The 3 Most Likely Places We’ll Find Alien Life in Our Lifetimes

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By Bradley Stockwell

If we are ever to find alien life in our lifetimes, there is no doubt that it will most likely be within our own solar system. And I’m not talking about little green men (sorry about the misleading picture), but more likely microbial alien life. In April of this year, NASA’s chief scientist, Ellen Stofan said, “I believe we are going to have strong indications of life beyond Earth in the next decade and definitive evidence in the next 10 to 20 years.”

This is quite shocking considering a little over a decade ago we thought the search for extraterrestrial life was all but dead. For many years scientists narrowly confined the search to something called the “habitable zone”, or informally known as the Goldilocks zone (I like this name better). This is the area within a star system that’s close enough to a star to allow liquid water, but not so close as to boil it away. Because Earth is our only reference for life, it was once thought that liquid water was an essential ingredient to the porridge of it; but as we’ll see later, even now that is being questioned.

Nevertheless our best hope still lies with liquid water and the only places thought to have, or had it at one time, was Earth and Mars. Unsurprisingly these are also the only two planets within our own solar system’s Goldilocks zone. Since Mars has yet to yield any signs of life, the chances of finding alien life in our solar system once seemed pretty grim. However very recent and very credible evidence is showing there is most likely oceans of liquid water far from where we thought it should be in our solar system. Because of this and continuing research on how life forms, the race is back on to find alien life in our solar system and here are the three most likely places we’ll find it.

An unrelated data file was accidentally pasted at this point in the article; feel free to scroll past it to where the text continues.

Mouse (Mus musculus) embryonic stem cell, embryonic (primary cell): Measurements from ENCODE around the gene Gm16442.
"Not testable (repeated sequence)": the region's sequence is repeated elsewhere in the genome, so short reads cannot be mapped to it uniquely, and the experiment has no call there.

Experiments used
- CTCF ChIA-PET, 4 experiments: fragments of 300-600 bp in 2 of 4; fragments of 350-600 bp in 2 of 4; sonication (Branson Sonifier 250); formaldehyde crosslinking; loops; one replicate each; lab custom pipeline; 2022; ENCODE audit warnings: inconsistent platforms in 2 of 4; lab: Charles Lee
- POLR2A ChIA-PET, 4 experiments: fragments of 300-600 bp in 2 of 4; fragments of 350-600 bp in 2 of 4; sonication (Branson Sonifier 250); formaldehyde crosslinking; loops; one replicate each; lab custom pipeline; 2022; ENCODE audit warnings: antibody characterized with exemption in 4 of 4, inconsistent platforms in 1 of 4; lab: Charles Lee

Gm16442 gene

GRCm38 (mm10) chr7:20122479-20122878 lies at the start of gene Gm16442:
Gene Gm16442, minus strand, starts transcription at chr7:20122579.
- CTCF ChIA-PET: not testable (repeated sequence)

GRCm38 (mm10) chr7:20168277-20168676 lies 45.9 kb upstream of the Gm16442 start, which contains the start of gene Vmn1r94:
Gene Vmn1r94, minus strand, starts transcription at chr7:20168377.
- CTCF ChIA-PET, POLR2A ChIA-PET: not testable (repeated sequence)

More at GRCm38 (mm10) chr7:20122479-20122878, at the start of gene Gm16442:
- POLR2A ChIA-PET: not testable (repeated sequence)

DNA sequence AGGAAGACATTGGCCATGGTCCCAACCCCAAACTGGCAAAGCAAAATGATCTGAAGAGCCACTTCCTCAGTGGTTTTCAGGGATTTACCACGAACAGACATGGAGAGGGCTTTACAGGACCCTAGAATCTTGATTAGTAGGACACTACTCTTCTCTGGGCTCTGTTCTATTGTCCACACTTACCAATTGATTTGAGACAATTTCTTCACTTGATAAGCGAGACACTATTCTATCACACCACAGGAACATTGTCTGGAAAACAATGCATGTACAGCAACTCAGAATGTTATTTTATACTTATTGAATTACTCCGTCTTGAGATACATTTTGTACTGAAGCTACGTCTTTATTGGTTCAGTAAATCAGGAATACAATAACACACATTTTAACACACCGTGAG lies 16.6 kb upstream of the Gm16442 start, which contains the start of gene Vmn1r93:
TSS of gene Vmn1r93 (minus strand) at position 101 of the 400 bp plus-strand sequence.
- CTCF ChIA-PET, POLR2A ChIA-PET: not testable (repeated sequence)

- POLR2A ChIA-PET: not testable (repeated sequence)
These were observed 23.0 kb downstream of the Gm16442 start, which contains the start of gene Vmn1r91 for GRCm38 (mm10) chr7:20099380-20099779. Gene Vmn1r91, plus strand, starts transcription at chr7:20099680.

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Enceladus and its geyser spray 

1. Enceladus

Enceladus is a small, ice-covered moon of Saturn. Although some may disagree, I list this as the most likely place for three reasons: warm liquid water, organics and the ease of access. In 2005, NASA’s Cassini spacecraft photographed geysers of frozen water shooting up from cracks on the surface of Enceladus. It is almost certain the culprit of these geysers is reservoirs of liquid water beneath the frozen surface formed by something called tidal flexing. Basically there’s this sort of gravitational tug-of-war between Enceladus, its neighboring moons and Saturn itself. These interactions stretch and contract the moon, creating heat which causes the ice beneath the surface to melt and form liquid water. Additionally, Cassini’s instruments also detected organic compounds like methane in the geyser spray and where there’s warm water—speculated to be near boiling temperatures—and organics, there’s the possibility of life. Life has formed in very similar conditions near hydrothermal vents here on Earth. However what really sets Enceladus apart is how easily it would be to snatch up evidence of life if it’s there. Whatever exists in those subsurface water reservoirs is continually being shot up by geysers into space and all we’d have to do is fly by and grab it with a spacecraft. There’d be none of the complications of landing robot drillers on the surface like other icy-moon candidates. Unfortunately, partly due to NASA’s shrinking planetary science budget, there are no planned missions to explore Enceladus.